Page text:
- Facebook via Ella Austin Community Center
In the past, the city has promptly renewed the East Side nonprofit's lease every 5 years, but this year the date came and went without a council vote. Suddenly, the future of Ella Austin as a home base for low-income senior services, childhood development programming, food bank distribution, after-school STEM classes for kids, and other relied-upon resources was hazy.
Rumors that then-District 2 Councilman Alan Warrick was wanting to move the center and raze the building — opening up space for development in its rapidly-gentrifying neighborhood — ignited an fight from neighbors and community activists to renew the lease as soon as possible.
On Thursday, that fight landed in the laps of city council members who voted, unanimously, to reinstate a 5-year lease for a total of $10.
"We occupy a facility strategically located in Dignowity Hill historic district and near the communities we serve," said Ella Austin CEO Tony Hargrove before the council vote, stressing the importance of the location. "We stand side by side with the families in our community. And we thank you."
In the original lease from the city, the nonprofit agreed to pay for maintenance and general repairs in exchange for a $1 a year, 5-year lease. But by 2016, the amount of maintenance needed on the ancient building surpassed the nonprofit's slim budget. Broken windows went unrepaired, plumbing issues went unresolved, and the HVAC system was on the fritz. Ella Austin was in dire need of upkeep — about $11 million worth, according to Hargrove.
So, Hargrove requested that $11 million for Ella Austin be included in the city’s 2017 municipal bond. Even after shrinking that request to $5.6 million, the city ultimately excluded any Ella Austin funding from the bond. And by May, the city had failed to renew the nonprofit's lease.
Within a month, community members were meeting to strategize a solution, and those meetings led to city council calls, emails, and testimony. Kids hand-delivered letters to the council explaining why they loved Ella Austin. Meanwhile, board members made sure its newest council representative, Cruz Shaw, was on their team. It seemed to work.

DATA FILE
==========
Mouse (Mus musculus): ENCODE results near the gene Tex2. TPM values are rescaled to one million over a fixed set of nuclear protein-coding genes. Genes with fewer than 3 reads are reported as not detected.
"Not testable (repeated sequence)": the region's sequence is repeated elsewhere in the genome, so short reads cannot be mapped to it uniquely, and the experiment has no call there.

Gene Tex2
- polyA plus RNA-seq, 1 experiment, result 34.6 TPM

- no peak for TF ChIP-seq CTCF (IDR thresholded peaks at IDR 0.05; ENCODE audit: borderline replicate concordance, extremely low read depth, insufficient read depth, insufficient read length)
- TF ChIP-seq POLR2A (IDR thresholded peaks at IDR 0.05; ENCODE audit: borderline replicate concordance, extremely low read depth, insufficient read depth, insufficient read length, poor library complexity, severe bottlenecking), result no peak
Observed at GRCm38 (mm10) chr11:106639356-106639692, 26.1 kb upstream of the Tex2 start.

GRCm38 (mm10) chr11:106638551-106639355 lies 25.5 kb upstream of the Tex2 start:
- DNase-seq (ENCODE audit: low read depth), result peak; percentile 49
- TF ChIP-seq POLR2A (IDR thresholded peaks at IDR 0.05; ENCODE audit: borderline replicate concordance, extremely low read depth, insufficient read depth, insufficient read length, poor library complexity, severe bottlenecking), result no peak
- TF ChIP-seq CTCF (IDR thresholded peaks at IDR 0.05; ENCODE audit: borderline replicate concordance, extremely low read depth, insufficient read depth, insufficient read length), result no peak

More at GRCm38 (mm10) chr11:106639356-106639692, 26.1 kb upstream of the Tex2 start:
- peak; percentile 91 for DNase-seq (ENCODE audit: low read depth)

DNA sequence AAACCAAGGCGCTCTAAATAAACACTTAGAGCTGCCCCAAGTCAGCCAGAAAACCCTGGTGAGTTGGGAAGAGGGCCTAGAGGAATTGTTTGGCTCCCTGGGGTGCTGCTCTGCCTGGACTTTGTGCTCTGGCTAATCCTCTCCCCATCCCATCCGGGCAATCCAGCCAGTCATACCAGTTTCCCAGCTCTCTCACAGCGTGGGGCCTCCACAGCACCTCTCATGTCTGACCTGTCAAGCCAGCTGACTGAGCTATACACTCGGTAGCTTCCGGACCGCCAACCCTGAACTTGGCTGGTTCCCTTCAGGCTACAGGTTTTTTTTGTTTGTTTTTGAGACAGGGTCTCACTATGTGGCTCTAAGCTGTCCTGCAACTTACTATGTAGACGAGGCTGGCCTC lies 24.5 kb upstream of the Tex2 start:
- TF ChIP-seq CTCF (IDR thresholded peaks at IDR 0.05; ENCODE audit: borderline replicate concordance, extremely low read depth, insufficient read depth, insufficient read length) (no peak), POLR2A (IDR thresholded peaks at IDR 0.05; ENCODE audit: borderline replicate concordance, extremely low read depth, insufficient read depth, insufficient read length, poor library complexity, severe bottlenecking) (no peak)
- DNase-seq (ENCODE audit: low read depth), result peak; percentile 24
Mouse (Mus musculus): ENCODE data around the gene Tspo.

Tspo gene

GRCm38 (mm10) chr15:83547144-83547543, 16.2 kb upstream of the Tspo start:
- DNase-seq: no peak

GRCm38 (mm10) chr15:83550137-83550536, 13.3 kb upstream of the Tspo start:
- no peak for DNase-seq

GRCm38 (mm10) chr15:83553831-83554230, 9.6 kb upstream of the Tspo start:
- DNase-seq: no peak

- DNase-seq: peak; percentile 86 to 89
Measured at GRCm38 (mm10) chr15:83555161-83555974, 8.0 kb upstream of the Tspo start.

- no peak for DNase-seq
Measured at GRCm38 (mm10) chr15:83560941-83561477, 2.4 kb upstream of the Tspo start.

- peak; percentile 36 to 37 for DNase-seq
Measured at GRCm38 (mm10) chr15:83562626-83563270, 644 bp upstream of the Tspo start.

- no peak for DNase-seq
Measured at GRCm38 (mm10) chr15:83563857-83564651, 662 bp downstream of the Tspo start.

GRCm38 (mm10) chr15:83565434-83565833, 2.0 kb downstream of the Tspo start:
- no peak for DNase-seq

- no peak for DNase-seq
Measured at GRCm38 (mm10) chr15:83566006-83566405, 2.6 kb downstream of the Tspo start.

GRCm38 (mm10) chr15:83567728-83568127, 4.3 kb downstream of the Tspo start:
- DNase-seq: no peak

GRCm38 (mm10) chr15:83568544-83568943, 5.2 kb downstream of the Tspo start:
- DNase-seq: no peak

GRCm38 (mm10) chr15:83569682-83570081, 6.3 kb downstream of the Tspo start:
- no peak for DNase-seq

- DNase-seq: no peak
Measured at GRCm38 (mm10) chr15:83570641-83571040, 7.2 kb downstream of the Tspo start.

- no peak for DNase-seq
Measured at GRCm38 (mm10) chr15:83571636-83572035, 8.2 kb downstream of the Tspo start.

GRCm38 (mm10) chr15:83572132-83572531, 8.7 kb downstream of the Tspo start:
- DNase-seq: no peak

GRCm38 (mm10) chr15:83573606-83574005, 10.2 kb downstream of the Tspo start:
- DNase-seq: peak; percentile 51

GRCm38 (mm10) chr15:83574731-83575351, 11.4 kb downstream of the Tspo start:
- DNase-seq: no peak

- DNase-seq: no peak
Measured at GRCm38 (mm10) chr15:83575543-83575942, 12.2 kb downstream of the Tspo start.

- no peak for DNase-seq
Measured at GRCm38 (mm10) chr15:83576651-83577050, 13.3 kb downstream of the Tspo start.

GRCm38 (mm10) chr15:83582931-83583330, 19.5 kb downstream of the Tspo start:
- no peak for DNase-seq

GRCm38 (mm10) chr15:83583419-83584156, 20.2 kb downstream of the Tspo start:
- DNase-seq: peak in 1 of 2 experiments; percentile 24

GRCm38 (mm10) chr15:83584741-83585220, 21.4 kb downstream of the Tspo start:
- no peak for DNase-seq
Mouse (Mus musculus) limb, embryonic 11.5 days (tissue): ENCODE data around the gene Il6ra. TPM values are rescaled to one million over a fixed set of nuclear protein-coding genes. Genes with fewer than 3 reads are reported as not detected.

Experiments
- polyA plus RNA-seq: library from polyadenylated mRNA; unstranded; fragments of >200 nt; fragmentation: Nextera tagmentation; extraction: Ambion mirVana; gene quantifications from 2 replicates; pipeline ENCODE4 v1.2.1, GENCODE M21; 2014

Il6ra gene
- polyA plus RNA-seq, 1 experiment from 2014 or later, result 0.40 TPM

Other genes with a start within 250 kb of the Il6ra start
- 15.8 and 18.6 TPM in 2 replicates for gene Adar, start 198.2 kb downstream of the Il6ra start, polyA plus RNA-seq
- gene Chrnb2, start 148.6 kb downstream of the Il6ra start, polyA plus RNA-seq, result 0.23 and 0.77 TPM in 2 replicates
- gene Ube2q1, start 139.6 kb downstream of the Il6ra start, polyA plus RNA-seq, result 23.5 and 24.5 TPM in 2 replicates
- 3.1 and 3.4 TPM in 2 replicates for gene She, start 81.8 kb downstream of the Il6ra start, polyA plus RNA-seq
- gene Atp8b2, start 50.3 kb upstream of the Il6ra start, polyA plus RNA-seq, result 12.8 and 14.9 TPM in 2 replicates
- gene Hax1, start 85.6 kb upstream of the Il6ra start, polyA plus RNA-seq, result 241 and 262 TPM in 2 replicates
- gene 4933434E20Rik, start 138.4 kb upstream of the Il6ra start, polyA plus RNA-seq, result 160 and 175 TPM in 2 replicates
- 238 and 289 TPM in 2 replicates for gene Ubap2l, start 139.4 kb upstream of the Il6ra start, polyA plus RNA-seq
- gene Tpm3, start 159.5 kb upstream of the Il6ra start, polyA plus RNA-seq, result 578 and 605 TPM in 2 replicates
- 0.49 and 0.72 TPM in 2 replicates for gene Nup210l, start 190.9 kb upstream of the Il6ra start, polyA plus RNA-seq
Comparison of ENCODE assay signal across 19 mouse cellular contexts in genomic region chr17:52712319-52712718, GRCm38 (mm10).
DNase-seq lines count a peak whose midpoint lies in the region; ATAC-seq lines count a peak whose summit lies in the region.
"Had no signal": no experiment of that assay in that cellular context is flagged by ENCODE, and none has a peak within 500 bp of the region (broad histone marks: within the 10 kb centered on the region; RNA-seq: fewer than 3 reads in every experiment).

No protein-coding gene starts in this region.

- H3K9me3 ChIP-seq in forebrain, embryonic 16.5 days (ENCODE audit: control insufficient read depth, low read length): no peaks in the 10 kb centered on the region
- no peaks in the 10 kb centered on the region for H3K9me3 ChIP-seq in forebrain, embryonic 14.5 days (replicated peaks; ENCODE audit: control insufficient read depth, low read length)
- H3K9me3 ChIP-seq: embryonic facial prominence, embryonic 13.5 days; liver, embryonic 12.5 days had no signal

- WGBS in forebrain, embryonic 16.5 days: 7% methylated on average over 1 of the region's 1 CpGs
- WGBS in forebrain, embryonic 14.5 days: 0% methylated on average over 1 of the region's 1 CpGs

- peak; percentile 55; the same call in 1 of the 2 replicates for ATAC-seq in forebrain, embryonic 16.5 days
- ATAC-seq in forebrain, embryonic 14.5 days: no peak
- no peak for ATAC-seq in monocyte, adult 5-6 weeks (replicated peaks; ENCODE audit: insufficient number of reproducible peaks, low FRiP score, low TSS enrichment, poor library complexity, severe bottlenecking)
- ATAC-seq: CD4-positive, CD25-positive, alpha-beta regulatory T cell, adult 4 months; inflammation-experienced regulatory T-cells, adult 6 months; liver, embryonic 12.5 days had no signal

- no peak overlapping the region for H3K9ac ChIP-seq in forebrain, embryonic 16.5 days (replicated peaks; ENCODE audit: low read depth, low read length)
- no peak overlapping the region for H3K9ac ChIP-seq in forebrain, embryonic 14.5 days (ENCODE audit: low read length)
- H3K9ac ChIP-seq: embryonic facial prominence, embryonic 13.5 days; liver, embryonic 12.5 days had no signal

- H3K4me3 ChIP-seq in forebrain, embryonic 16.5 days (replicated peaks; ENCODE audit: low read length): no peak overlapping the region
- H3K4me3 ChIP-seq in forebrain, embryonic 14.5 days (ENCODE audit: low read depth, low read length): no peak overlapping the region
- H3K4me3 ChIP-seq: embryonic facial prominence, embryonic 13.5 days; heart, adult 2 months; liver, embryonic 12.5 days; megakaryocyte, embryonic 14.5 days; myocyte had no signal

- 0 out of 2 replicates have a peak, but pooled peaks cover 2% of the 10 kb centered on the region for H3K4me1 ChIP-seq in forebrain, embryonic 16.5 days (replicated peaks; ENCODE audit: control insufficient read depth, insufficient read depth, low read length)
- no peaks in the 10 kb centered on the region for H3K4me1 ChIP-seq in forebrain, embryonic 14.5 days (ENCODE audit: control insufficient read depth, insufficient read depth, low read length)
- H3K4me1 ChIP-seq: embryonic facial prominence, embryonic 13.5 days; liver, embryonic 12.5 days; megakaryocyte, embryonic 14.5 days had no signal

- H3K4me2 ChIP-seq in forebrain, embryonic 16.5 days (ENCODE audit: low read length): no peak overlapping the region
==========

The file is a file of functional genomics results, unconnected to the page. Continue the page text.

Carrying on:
“Without the community’s involvement in expressing how important Ella is to our community at the various forums and public meetings held over the past few months, today would not be possible," said Councilman Shaw in a press statement.
In its renewed lease, brought to the council's attention by Shaw, the city agreed to repair the major problems in the building, giving staff a chance to get ahead in preventative maintenance costs.
"We have so much potential to thrive in this growing area," said Ella Austin board member Victor Zuniga. "Now we have a chance to actually stay afloat."
Although the renewal is a relief for those scrambling to simply keep Ella Austin's doors open, it remains a short-term fix.
In June, the Ella Austin board originally asked the city for a 10-year lease, since donors are wary to hand over substantial grant funding to organizations with a short lease. One of those donors is the Spurs' Silver & Black Give Back program, an organization that gave Ella Austin $15,000 in 2014. It won't grant funding to any nonprofit with less than a 10-year lease.
"It's unfortunate. We are already truly strapped, financially, and that funding could allow us to connect the dots and set longer-term goals," said Beverly Watts Davis, chair of the Ella Austin board. She told the Current the board will be working hard to appeal to donors that may be hesitant to back such a short-term program. But first, they'll celebrate.
"On the East Side, when we get a success, we go home and sit down, and then take on another challenge," said Watts Davis, who's planning a Ella Austin party for the community. "Not this time."